What Chris Erdmans writes here is so liberating and real …. allow me to lift up some paragraphs …
I’d learned somewhere along the way that a good pastor spent his (and it was always “his”) mornings in exegesis and study, and his afternoons in calling and other administrative tasks. And a good pastor could not possibly preach on Sundays without spending at least 20 hours in this work–solid exegesis and the writing of a quality sermon. Hey, that wasn’t my life, no matter how much I tried to live up to it and no matter how I loathed myself for my failures. Maybe this just makes public my neuroses, but I’ve a sense that there are a whole lot of others who live under this kind of tyranny. And that’s true not just for mainline preachers, but those who are bullied by the requirements of Fundamentalist certitude as well as those wowed by the communication excellence of the nation’s mega-church superstars.
“If a job’s worth doing, it’s worth doing poorly. Just do it.” Colin Brown’s words spoke to me of something real, a preacher’s discipleship for those weeks when a family-in-crisis, a staff conflict, and a weekend wedding all mean I can’t do what I once thought I had to do during the week to be a good preacher. “A little exegetical method for preachers on the run.” Walter Brueggemann’s words describe my life and I think are much more consistent with the way I read the Bible’s way of describing the preaching task. With prophets and apostles and Jesus too, it’s always done on the run.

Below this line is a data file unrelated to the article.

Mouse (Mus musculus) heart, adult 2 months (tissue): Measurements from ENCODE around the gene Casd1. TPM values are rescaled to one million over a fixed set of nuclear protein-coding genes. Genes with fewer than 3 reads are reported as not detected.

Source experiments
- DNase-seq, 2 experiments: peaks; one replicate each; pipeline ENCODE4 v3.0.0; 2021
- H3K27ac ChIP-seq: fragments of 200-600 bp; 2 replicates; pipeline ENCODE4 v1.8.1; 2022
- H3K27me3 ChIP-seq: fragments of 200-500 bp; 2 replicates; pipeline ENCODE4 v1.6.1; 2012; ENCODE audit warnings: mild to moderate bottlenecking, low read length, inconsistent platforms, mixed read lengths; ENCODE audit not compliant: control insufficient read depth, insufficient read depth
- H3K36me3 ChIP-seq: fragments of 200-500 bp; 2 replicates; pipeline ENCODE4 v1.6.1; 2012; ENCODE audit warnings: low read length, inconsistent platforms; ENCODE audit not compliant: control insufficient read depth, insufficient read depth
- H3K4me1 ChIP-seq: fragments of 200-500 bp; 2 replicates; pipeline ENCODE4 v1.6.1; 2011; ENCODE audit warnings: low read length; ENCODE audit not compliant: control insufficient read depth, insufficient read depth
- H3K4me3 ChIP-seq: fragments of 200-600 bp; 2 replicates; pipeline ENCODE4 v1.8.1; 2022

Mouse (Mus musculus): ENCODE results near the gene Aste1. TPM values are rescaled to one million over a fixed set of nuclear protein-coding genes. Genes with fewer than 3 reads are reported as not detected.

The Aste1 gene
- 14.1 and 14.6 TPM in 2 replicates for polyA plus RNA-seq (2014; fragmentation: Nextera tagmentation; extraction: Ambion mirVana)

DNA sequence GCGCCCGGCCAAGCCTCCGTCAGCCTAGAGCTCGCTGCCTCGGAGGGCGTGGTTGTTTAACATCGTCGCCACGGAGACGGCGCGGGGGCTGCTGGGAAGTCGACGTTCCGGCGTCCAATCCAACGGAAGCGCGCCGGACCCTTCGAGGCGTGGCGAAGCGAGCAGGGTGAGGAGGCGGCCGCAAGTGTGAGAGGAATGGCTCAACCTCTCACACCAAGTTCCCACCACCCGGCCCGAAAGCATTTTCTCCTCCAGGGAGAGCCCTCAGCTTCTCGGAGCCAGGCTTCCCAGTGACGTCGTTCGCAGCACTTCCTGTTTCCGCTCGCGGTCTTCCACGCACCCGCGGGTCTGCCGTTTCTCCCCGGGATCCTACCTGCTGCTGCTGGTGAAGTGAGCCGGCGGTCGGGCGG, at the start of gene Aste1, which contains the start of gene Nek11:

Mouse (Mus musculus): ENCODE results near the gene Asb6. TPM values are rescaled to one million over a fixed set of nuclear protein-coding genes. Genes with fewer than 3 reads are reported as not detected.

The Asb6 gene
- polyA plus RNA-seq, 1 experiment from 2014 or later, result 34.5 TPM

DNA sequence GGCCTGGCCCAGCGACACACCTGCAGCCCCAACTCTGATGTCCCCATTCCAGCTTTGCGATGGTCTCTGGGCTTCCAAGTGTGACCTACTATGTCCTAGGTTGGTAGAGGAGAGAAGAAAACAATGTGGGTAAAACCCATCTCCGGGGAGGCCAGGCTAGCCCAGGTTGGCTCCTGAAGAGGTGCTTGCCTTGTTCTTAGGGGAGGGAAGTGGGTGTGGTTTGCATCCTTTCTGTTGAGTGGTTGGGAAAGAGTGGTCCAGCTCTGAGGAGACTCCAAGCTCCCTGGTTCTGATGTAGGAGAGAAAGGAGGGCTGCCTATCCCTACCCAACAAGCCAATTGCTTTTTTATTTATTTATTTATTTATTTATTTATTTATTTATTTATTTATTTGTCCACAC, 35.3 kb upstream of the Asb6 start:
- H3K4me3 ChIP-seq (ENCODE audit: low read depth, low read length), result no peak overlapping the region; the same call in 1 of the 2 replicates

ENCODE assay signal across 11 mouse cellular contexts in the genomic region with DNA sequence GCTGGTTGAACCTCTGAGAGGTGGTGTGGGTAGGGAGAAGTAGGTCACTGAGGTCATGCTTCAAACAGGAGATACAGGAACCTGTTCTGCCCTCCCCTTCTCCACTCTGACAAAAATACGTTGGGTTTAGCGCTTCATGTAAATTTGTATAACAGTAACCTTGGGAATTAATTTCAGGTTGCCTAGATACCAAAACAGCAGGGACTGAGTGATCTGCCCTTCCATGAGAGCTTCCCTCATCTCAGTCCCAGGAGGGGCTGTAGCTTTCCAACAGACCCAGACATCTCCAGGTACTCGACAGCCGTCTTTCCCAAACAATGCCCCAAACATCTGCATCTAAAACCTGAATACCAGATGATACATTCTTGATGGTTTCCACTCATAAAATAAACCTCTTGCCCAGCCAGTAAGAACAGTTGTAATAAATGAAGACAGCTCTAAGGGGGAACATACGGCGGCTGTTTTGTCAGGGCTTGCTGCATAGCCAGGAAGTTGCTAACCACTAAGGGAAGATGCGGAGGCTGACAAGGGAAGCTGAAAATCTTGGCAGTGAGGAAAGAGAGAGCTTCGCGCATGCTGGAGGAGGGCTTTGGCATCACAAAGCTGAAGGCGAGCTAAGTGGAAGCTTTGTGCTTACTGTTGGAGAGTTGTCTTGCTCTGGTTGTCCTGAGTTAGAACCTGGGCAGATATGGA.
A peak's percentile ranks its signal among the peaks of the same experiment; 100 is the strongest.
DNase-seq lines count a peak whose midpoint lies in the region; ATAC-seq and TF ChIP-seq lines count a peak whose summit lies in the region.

Preaching is something lived. It comes out of who we are. Our task is simply to stay close to the text, stay close to who we are as a witnesses to Jesus Christ (in all of our unique and God-breathed mystery and strength and necessity), and stay close to my people among whom I am send to host this text week in and week out. I can do that on the run. And if I do, it’s always good–even if the message won’t ever appear in “Preaching Today.” I’ve come to believe that maybe it’s good precisely because my sermon won’t be printed in a book or recorded on a CD.
Now when my students ask, “How long does your sermon preparation take?” I answer, “A lifetime. No less, no more.”